Paul Dibb, the well-known Australian strategist, has recently published a piece with his co-author on warning time.
The focus of his report was on how to defend Australia in an environment with reduced warning time.
Although obviously about Australia, the discussion in the report raises a broader set of questions of how to know when an event can set in motion a chain of events which provide a direct threat to a liberal democratic nation and the challenge of responding effectively.
It also raises the question of shaping capabilities which can be inserted into a crisis early enough to provide confidence in an ability to have effective escalation management tools available as well.
Put another way, the focus of Dibb’s report is upon ways for Australia to enhance the government’s and public’s ability to better understand the events which affect them from the standpoint of providing warning time to deal with those events to prepare for and manage crises.
To further discuss his thinking about warning time and crisis management, I followed up with an interview with him.
A key example of the interpretation of events and the warning time challenge is the current posture of China towards Australia.
It is important to understand what China can and cannot do from a standpoint of pressuring Australia, including the question of the use of military force in terms of what Paul Bracken has labelled exemplary attacks.
It is widely understood, that both China and Russia have expanded their ability to operate in the so called gray zone and to conduct hybrid war.
But what Is not recognized by using these terms, is that these are attacks to achieve a desired effect in terms of escalation management.
According to Bracken: A particular area of focus should be exemplary attacks.
“Examples include select attack of U.S. ships, Chinese or Russian bases, and command and control.
“These are above crisis management as it is usually conceived in the West.
“But they are well below total war. Each side had better think through the dynamics of scenarios in this space.
“Deep strike for exemplary attacks, precise targeting, option packages for limited war, and command and control in a degraded environment need to be thought through beforehand.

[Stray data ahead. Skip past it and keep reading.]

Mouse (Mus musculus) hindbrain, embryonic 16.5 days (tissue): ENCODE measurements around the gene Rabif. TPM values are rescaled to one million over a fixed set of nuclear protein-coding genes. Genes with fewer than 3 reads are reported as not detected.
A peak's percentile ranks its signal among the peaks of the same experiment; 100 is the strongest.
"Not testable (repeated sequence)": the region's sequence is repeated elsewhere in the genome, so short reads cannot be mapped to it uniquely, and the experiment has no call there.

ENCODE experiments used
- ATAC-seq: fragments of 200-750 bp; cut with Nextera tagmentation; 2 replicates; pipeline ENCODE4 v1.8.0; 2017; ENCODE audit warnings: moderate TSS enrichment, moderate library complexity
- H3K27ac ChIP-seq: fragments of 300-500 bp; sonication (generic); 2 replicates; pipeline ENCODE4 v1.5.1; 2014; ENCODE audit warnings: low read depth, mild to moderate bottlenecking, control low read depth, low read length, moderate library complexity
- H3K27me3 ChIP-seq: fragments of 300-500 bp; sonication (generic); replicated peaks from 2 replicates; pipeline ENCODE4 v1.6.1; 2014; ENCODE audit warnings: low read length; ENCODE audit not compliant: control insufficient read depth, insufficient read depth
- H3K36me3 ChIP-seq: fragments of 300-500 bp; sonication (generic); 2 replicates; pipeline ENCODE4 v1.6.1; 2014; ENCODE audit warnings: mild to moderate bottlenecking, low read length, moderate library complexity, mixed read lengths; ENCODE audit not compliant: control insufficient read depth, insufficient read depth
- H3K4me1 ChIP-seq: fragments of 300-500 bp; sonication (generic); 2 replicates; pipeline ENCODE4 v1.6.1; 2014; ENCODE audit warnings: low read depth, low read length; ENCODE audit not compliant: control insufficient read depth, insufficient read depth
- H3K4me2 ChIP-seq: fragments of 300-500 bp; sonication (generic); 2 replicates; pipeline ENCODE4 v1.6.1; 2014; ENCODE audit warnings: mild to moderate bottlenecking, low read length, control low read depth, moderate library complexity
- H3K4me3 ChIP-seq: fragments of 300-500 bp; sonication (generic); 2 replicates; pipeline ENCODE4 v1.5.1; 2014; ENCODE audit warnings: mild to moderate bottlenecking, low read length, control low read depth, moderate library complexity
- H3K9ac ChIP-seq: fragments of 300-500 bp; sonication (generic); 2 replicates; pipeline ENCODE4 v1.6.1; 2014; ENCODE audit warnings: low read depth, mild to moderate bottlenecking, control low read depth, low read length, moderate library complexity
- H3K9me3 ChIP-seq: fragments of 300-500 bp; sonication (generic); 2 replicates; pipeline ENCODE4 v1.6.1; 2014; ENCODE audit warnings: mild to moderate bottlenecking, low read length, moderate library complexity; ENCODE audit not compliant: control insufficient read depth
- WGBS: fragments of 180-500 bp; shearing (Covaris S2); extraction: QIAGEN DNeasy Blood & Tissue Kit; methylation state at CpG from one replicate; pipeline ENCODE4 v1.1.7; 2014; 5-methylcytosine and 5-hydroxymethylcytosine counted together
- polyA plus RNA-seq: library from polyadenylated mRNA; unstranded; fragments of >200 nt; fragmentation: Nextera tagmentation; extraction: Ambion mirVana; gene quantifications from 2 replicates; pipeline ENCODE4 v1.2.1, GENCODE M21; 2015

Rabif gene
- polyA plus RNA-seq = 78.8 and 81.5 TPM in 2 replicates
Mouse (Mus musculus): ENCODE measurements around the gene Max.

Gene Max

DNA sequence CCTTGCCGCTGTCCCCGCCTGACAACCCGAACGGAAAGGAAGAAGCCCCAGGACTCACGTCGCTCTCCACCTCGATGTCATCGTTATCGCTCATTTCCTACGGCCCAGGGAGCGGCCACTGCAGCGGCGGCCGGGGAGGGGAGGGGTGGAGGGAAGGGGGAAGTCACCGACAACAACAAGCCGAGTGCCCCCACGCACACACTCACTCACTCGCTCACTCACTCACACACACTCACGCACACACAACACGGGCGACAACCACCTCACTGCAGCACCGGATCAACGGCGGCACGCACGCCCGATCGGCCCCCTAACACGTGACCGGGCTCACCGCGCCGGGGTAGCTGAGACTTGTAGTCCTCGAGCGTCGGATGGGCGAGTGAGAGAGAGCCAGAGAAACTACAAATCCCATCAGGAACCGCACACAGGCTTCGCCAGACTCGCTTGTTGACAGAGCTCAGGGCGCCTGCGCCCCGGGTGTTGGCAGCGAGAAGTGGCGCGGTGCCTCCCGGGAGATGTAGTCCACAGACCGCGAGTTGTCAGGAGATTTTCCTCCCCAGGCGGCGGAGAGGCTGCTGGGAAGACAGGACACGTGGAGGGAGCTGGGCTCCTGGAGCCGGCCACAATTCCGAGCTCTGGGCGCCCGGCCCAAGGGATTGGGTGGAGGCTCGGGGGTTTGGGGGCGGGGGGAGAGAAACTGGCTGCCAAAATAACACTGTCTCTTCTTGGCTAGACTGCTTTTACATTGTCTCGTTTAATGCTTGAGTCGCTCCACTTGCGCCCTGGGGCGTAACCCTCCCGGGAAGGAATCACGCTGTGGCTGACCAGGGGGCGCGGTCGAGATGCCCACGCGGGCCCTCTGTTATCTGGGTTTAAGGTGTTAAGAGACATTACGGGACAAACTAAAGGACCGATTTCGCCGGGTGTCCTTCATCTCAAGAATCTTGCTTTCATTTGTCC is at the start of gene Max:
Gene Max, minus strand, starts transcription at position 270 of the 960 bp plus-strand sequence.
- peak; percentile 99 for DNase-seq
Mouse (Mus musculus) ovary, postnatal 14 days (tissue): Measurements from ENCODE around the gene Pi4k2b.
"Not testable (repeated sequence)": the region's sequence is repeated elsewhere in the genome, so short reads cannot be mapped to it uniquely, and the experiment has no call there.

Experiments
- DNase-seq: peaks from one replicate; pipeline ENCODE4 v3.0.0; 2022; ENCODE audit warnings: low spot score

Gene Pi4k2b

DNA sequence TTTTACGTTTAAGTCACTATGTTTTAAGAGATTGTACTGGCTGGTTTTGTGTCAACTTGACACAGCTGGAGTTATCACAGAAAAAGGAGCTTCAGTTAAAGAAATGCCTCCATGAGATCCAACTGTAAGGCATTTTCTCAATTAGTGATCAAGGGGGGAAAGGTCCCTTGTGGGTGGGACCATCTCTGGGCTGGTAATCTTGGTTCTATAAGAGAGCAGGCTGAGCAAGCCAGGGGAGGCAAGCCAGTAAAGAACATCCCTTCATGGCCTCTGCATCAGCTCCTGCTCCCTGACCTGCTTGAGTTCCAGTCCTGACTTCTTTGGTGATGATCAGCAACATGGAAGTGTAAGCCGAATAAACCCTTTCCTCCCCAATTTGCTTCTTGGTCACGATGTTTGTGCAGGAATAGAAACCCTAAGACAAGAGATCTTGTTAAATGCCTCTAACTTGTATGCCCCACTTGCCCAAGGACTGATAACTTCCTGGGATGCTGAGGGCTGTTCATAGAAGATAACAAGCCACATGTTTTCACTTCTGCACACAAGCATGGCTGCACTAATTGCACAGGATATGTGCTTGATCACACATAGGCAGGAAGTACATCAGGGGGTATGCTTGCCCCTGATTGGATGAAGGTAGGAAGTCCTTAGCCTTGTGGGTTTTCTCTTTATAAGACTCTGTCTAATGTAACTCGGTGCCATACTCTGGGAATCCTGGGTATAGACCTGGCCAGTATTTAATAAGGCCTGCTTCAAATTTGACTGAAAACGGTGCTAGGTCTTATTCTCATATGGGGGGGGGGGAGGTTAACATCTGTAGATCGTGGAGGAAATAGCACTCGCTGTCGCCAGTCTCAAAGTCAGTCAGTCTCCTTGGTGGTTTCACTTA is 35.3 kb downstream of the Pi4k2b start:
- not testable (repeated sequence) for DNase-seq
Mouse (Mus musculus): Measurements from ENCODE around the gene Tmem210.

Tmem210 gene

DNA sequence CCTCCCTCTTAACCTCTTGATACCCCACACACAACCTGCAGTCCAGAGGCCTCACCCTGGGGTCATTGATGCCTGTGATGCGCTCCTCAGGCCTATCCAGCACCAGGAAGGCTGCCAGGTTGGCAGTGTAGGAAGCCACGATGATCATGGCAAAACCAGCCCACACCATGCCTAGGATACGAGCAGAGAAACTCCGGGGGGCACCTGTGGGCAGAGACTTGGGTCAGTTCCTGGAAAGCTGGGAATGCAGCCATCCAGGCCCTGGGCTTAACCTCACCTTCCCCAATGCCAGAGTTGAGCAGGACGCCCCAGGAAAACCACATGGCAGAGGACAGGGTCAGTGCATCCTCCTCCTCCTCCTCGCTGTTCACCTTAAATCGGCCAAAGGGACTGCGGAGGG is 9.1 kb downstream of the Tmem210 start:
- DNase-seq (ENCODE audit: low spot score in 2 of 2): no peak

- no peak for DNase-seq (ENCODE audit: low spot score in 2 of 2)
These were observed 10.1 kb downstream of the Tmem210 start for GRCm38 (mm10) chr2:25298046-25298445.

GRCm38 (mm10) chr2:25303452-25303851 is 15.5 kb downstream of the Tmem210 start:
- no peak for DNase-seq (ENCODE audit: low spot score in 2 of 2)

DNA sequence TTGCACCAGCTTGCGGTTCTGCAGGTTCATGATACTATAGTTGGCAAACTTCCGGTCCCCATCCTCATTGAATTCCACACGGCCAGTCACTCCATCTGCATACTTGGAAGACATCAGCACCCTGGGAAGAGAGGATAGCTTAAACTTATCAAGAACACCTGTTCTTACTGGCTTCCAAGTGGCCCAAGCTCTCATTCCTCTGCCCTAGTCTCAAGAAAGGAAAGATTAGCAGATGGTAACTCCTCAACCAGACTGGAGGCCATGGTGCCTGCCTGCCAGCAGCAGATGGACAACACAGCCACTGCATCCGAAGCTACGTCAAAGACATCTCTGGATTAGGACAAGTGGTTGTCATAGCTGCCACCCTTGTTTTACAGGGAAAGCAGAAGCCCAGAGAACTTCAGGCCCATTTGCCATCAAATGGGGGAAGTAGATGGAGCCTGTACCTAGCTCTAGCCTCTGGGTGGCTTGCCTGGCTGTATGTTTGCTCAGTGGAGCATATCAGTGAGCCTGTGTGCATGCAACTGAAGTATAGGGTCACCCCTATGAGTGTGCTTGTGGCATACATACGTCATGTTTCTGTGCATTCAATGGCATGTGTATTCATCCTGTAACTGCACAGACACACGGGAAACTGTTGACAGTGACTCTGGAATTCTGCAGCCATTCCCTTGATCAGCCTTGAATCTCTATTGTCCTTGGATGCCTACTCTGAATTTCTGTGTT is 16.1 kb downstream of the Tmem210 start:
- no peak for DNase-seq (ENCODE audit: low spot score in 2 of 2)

“The Russians have done this, with their escalate to deescalate strategy.”
Bracken argued for moving beyond binary thinking, namely, peace or war, and focusing on the use of exemplary attacks to achieve desired political effects or escalation dominance.
Dibb and I discussed a particularly noteworthy development in the current Chinese ramp up of pressure on Australia, namely, directly threatening the use of force against Australia.
This is how Dibb put it: “The Chinese have been clearly communicating for some time that it is now time to teach Australia a lesson.
“They used similar language against Vietnam in 1979 prior to their invasion.
“And there are many ways they could generate force to pressure Australia, without directly striking the country, such as take us on in our 200-mile Exclusive Economic Zone, threatening our offshore energy platforms. And by so doing put the challenge directly to Australia.”
In the long term, the Australian government is committed to building long range strike, and has committed to spending serious money in this area.
But that is in the mid-term, what does Australia do now?
Dibb underscored that he thought Canberra should have a sense of urgency about being in such a situation and that this was part of the larger argument he is making about warning time and preparing options to have escalation control.
It is clearly important not to overstate Chinese military or diplomatic capabilities, for that only distorts the ability to shape effective policy responses.
But it is clear that simply coming up with terms like the gray zone grossly distorts the broader challenge, identified by Bracken which are the impact of exemplary attacks on crisis management and deterrence.
It is clear that Dibb’s focus on shaping effective means to manage time in a crisis is convergent with Bracken’s thinking as well.